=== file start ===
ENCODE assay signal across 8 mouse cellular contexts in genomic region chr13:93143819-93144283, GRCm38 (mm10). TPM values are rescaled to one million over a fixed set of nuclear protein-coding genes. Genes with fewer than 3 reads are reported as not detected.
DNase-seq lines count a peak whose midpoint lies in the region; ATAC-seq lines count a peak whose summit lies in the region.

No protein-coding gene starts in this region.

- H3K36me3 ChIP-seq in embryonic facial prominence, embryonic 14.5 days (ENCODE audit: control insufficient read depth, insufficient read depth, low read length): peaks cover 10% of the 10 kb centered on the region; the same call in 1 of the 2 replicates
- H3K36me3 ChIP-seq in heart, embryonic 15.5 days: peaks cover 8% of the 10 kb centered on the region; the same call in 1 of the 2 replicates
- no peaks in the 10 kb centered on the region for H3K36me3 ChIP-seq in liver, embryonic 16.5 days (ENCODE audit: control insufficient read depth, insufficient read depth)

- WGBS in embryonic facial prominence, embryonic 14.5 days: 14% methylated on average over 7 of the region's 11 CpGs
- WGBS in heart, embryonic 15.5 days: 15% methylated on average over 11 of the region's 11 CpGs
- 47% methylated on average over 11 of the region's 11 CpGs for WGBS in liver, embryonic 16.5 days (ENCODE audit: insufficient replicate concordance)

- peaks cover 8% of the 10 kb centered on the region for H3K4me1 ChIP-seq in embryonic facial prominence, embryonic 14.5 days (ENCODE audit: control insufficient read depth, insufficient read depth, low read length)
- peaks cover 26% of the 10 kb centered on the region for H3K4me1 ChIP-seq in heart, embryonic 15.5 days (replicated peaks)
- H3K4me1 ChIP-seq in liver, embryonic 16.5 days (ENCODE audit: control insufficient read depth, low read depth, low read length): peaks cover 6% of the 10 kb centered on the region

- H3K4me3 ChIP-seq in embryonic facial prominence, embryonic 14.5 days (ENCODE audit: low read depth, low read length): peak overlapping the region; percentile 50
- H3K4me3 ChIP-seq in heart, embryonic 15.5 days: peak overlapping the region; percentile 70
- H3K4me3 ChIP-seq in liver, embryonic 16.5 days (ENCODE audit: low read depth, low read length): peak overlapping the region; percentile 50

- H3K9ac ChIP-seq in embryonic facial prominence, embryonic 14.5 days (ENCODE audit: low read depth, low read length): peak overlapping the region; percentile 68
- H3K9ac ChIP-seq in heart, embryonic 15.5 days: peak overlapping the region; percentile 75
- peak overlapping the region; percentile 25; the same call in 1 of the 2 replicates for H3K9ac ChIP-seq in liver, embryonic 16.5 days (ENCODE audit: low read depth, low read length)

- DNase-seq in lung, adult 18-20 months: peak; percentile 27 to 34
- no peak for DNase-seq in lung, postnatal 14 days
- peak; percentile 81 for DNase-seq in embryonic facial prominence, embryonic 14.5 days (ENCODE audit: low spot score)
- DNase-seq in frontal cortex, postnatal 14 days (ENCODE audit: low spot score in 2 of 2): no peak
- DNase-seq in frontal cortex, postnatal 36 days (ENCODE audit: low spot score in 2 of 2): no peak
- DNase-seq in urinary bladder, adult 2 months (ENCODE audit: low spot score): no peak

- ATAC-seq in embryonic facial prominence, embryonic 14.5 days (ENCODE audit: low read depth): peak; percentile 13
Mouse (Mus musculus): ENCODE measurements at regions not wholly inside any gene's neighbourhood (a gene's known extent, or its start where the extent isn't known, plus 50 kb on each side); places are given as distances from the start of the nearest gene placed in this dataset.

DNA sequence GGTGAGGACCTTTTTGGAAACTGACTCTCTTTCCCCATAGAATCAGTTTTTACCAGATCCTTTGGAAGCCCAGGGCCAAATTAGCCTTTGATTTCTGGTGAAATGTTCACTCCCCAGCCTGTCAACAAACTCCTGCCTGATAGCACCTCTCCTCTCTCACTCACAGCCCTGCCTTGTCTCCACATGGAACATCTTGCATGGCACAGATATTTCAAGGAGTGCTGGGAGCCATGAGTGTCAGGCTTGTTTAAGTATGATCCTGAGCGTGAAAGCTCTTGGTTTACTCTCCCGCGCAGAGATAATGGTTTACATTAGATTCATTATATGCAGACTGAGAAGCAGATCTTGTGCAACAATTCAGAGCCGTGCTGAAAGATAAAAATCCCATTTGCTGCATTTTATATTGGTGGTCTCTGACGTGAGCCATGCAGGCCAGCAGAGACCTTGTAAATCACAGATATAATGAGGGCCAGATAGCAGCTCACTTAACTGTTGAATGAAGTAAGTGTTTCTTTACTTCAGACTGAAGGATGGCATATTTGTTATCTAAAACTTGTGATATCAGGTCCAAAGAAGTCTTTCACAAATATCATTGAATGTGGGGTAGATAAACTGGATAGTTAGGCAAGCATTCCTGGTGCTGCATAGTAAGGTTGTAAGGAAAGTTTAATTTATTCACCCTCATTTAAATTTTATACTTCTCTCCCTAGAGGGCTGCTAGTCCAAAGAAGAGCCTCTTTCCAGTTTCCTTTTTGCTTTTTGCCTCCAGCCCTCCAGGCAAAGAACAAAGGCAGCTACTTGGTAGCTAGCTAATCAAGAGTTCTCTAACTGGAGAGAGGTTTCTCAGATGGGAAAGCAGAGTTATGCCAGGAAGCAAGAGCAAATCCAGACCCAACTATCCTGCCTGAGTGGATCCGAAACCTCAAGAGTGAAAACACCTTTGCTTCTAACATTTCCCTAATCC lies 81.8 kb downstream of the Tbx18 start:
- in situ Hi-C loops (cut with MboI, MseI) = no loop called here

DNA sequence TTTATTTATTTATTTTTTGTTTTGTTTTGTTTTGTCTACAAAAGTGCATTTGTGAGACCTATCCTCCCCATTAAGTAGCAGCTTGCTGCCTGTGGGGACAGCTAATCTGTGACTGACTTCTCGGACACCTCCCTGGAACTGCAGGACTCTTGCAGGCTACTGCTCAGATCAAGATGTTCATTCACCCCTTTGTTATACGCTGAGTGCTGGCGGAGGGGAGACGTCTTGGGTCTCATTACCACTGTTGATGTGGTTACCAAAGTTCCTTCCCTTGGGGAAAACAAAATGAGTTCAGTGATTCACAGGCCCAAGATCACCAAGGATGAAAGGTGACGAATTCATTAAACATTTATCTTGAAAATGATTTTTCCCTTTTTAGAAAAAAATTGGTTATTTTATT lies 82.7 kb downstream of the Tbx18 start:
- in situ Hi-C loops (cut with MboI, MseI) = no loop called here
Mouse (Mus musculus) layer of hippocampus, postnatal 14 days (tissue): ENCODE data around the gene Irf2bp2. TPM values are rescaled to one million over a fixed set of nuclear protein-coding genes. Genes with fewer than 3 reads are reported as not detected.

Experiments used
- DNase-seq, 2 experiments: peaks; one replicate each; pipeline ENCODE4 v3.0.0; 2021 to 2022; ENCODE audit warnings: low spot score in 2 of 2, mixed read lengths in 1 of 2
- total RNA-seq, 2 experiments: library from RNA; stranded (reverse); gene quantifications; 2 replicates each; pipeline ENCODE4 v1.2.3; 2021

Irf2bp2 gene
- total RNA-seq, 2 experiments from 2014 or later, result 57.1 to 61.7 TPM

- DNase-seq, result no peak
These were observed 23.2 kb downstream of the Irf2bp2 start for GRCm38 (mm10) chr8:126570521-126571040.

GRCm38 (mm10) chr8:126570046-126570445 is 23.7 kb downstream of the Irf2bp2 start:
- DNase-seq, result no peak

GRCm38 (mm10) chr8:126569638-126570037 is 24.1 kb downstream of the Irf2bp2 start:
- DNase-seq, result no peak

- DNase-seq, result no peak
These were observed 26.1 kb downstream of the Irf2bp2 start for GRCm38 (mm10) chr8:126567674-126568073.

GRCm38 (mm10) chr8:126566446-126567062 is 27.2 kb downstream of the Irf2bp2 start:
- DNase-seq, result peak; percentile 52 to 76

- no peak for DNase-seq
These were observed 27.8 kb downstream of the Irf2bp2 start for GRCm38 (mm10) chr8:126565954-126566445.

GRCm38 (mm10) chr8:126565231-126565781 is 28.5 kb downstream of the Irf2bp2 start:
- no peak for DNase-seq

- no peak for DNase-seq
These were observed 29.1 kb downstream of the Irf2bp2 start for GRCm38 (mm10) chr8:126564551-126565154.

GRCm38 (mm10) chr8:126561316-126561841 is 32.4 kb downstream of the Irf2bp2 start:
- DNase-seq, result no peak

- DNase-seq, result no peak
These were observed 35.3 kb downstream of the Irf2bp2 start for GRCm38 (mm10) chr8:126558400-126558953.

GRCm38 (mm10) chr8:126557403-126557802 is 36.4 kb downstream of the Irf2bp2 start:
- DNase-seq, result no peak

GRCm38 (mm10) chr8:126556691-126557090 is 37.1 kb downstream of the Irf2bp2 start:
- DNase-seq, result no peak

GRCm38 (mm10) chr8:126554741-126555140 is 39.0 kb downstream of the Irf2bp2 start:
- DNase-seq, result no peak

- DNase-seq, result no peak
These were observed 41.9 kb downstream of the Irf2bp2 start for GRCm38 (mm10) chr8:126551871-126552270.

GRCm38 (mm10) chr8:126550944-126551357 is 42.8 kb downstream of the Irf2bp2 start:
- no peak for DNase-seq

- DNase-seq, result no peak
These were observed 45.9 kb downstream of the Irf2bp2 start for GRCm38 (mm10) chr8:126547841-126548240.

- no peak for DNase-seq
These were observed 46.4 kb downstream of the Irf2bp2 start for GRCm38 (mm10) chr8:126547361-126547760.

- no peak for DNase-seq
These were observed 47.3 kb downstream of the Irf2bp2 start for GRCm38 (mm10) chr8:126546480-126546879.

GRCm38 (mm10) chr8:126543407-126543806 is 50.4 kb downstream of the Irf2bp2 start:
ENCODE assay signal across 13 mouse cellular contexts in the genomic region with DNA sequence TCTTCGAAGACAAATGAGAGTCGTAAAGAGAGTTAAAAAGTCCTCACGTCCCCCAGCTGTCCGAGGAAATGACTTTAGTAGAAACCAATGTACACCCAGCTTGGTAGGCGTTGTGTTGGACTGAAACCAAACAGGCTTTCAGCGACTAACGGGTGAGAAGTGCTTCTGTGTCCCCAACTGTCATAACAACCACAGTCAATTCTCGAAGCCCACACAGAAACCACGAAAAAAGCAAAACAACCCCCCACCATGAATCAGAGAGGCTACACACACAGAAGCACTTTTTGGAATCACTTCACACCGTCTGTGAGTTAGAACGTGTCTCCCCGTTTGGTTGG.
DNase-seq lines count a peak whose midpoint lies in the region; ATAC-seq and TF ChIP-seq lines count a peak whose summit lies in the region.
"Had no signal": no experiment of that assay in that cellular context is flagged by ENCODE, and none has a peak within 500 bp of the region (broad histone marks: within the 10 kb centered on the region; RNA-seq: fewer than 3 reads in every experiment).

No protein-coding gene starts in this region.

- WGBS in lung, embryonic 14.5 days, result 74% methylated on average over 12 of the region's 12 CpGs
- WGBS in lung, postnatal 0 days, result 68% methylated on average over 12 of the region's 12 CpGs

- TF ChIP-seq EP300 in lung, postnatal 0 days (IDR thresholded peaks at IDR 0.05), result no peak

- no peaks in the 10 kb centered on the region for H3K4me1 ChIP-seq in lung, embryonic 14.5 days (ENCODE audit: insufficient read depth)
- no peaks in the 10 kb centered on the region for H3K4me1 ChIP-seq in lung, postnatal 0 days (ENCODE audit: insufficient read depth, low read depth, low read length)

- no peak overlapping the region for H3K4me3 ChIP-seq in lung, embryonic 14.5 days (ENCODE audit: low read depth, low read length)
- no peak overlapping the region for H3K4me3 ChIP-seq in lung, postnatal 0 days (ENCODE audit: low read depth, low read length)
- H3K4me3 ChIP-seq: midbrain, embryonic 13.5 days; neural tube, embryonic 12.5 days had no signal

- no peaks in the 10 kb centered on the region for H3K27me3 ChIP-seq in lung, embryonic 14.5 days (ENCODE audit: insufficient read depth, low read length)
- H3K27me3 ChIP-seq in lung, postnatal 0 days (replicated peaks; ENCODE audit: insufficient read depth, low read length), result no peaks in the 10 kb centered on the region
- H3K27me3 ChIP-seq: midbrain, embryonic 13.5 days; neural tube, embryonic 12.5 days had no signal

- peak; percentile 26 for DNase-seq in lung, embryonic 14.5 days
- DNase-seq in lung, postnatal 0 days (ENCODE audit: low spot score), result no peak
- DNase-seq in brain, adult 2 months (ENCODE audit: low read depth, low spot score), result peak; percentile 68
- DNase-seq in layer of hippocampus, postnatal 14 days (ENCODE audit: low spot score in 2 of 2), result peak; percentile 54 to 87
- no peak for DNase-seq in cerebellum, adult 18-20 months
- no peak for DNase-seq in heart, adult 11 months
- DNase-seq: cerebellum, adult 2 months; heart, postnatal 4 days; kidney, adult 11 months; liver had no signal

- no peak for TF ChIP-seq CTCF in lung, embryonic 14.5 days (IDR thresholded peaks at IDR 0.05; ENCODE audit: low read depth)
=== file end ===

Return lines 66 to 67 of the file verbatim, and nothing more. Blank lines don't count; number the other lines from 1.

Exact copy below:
- no peak for DNase-seq

- DNase-seq, result no peak